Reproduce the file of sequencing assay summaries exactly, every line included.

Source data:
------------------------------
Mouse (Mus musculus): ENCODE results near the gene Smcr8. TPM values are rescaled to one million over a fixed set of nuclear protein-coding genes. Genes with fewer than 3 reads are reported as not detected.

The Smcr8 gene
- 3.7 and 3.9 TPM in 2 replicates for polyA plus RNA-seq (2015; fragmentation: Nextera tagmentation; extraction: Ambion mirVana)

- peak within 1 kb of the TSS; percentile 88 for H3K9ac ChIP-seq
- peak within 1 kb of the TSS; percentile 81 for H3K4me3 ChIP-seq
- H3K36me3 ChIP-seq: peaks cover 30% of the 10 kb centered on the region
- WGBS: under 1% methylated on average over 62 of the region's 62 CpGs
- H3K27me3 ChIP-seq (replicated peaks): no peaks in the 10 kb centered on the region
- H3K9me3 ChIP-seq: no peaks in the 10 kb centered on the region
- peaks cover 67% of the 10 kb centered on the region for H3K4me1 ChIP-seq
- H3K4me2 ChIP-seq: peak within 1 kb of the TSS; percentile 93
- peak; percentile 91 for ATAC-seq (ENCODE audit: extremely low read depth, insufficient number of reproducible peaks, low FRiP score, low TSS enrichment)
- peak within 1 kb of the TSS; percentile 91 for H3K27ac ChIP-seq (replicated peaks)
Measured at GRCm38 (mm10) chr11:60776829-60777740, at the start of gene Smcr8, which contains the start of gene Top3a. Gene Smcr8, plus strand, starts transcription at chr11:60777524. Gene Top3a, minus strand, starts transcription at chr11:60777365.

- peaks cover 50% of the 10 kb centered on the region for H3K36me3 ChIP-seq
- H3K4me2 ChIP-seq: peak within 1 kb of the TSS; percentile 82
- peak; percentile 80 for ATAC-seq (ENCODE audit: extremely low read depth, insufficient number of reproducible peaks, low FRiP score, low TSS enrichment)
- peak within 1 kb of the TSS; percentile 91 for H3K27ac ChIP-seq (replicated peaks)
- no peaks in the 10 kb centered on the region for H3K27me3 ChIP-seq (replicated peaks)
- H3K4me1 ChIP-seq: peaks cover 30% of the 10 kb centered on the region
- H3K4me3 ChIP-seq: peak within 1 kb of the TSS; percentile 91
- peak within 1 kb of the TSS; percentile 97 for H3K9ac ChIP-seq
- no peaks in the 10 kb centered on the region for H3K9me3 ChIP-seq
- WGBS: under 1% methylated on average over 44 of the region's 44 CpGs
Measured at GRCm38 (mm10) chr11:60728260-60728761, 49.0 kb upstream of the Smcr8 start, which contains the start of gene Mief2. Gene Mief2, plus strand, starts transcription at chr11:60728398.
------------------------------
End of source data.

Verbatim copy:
Mouse (Mus musculus): ENCODE results near the gene Smcr8. TPM values are rescaled to one million over a fixed set of nuclear protein-coding genes. Genes with fewer than 3 reads are reported as not detected.

The Smcr8 gene
- 3.7 and 3.9 TPM in 2 replicates for polyA plus RNA-seq (2015; fragmentation: Nextera tagmentation; extraction: Ambion mirVana)

- peak within 1 kb of the TSS; percentile 88 for H3K9ac ChIP-seq
- peak within 1 kb of the TSS; percentile 81 for H3K4me3 ChIP-seq
- H3K36me3 ChIP-seq: peaks cover 30% of the 10 kb centered on the region
- WGBS: under 1% methylated on average over 62 of the region's 62 CpGs
- H3K27me3 ChIP-seq (replicated peaks): no peaks in the 10 kb centered on the region
- H3K9me3 ChIP-seq: no peaks in the 10 kb centered on the region
- peaks cover 67% of the 10 kb centered on the region for H3K4me1 ChIP-seq
- H3K4me2 ChIP-seq: peak within 1 kb of the TSS; percentile 93
- peak; percentile 91 for ATAC-seq (ENCODE audit: extremely low read depth, insufficient number of reproducible peaks, low FRiP score, low TSS enrichment)
- peak within 1 kb of the TSS; percentile 91 for H3K27ac ChIP-seq (replicated peaks)
Measured at GRCm38 (mm10) chr11:60776829-60777740, at the start of gene Smcr8, which contains the start of gene Top3a. Gene Smcr8, plus strand, starts transcription at chr11:60777524. Gene Top3a, minus strand, starts transcription at chr11:60777365.

- peaks cover 50% of the 10 kb centered on the region for H3K36me3 ChIP-seq
- H3K4me2 ChIP-seq: peak within 1 kb of the TSS; percentile 82
- peak; percentile 80 for ATAC-seq (ENCODE audit: extremely low read depth, insufficient number of reproducible peaks, low FRiP score, low TSS enrichment)
- peak within 1 kb of the TSS; percentile 91 for H3K27ac ChIP-seq (replicated peaks)
- no peaks in the 10 kb centered on the region for H3K27me3 ChIP-seq (replicated peaks)
- H3K4me1 ChIP-seq: peaks cover 30% of the 10 kb centered on the region
- H3K4me3 ChIP-seq: peak within 1 kb of the TSS; percentile 91
- peak within 1 kb of the TSS; percentile 97 for H3K9ac ChIP-seq
- no peaks in the 10 kb centered on the region for H3K9me3 ChIP-seq
- WGBS: under 1% methylated on average over 44 of the region's 44 CpGs
Measured at GRCm38 (mm10) chr11:60728260-60728761, 49.0 kb upstream of the Smcr8 start, which contains the start of gene Mief2. Gene Mief2, plus strand, starts transcription at chr11:60728398.